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Compute the area under the curve

  1. Dec 26, 2009 #1
    1. The problem statement, all variables and given/known data
    Hi everyone,
    can you give me some hint to solve this? please

    Compute the area under the curve:


    2. Relevant equations
    [tex](x^3+y^3)^2=x^2+y^2[/tex]


    3. The attempt at a solution
    I've been trying to transform it into polar coordinates, but I've finished when I get the equation for the radius:
    [tex]r^2=1/((\cos(\theta))^3+(\sin(\theta))^3)[/tex],
    because then I get the integral which should not be easily integrated (of course I've compute with Jacobian)

    thanks for yout attention
     
  2. jcsd
  3. Dec 27, 2009 #2

    LCKurtz

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    Re: Area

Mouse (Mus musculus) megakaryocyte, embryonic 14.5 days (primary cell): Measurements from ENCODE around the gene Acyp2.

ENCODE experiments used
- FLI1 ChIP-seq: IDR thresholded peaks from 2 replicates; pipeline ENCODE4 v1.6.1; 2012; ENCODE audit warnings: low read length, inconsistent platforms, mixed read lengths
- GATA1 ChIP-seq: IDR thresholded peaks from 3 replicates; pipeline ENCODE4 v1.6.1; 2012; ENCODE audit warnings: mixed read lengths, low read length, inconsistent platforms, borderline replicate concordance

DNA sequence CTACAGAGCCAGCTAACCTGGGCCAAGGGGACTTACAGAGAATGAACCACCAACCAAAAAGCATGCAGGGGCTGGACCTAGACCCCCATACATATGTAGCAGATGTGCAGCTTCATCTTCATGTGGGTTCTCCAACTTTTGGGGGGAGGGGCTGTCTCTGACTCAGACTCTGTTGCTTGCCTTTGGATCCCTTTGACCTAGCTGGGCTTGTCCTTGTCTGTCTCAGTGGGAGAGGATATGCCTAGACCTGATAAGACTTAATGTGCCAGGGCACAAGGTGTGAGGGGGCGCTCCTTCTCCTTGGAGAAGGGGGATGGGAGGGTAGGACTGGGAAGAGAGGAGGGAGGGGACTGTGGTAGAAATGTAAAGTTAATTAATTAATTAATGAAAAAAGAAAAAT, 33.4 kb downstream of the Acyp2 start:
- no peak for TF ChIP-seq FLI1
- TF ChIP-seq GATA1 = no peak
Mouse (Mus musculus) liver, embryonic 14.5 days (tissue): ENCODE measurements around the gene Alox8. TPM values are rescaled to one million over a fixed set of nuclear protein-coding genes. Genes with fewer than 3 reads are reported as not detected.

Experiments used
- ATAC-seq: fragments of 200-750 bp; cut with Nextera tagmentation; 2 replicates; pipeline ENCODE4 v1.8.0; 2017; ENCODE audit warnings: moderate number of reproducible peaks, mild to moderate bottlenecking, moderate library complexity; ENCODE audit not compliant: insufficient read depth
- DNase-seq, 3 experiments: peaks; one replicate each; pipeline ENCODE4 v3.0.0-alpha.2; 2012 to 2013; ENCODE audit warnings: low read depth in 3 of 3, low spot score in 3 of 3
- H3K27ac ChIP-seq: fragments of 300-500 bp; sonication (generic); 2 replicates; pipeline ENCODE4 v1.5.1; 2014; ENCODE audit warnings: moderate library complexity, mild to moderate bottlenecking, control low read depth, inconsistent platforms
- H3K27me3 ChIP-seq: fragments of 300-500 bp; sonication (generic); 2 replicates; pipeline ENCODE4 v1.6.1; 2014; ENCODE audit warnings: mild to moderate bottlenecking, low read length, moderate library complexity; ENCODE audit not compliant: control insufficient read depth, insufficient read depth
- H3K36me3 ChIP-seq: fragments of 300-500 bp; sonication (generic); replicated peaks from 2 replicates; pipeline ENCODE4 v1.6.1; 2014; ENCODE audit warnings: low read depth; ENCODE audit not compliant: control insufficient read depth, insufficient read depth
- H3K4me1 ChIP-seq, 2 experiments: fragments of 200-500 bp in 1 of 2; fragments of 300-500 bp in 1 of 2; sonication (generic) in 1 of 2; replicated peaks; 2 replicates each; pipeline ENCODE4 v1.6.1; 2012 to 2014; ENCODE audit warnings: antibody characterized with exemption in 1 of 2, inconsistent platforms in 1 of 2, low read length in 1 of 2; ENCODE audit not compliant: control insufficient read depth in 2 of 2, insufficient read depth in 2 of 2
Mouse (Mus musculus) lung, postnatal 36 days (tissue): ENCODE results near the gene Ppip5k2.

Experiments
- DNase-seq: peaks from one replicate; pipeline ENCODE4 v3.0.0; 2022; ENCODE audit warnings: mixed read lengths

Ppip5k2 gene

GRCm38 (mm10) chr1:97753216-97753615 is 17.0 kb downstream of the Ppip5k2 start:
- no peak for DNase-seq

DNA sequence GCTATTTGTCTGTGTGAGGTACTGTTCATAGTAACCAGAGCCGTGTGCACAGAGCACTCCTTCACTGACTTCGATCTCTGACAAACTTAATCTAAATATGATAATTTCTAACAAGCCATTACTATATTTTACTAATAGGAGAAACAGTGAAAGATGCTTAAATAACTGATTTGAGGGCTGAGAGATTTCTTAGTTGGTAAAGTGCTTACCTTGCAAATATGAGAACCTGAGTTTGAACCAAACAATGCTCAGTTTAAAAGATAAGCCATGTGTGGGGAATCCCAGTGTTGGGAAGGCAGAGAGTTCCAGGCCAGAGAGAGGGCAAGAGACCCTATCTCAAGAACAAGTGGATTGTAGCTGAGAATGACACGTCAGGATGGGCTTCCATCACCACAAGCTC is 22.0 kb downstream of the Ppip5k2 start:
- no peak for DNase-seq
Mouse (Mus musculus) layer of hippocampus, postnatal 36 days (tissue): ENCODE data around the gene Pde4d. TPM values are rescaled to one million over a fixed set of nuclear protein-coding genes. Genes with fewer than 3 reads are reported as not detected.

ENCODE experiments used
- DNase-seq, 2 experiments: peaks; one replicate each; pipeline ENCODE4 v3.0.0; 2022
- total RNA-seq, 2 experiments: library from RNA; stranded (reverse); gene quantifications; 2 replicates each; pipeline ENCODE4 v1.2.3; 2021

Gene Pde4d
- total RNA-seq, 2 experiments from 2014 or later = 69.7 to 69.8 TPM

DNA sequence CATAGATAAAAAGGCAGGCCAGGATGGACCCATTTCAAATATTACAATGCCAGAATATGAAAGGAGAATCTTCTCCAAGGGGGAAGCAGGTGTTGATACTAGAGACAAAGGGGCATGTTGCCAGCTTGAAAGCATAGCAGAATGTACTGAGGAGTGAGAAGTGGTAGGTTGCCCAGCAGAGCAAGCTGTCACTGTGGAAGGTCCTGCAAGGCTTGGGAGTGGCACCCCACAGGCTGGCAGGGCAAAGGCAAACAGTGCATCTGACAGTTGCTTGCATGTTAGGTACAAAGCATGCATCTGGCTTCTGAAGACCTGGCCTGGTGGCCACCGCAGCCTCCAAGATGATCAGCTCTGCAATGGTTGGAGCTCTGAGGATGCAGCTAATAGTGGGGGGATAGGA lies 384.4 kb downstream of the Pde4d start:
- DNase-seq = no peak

Have you looked at the graph? It isn't even clear what region the "area under the curve" describes.
     
  4. Dec 28, 2009 #3
    Re: Area

    I am sorry, I forgot add this condition: [tex]x>0, y>0[/tex], so then I will get the integral in this case:
    [tex]
    \int\limits_{0}^{\pi/2}(\int\limits_{0}^{\frac{1}{\sqrt{\cos^3\alpha+\sin^3\alpha}}}r\,dr)\,d\alpha
    [/tex],
    which results to [tex]1/3 (\pi+2 \sqrt{2} \tanh^{-1}(1/\sqrt{2}))[/tex], but it's little bit different form the correct result which is [tex] \frac{\pi}{6}+\frac{\sqrt{2}}{3}\ln(1+\sqrt{2})[/tex]
     
  5. Dec 28, 2009 #4

    LCKurtz

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    Re: Area

    Your integral looks OK but your answer is off by a factor of 1/2. You probably dropped it somewhere in the calculation.
     
  6. Dec 28, 2009 #5
    Re: Area

    Yes, you're right. l forget 1/2 in front of integral, then the results are same:
    1.8781645380502384306795745680939249649333168829204582775232678988974988081580885734995703727615411934.
    Thanks for your time.
     
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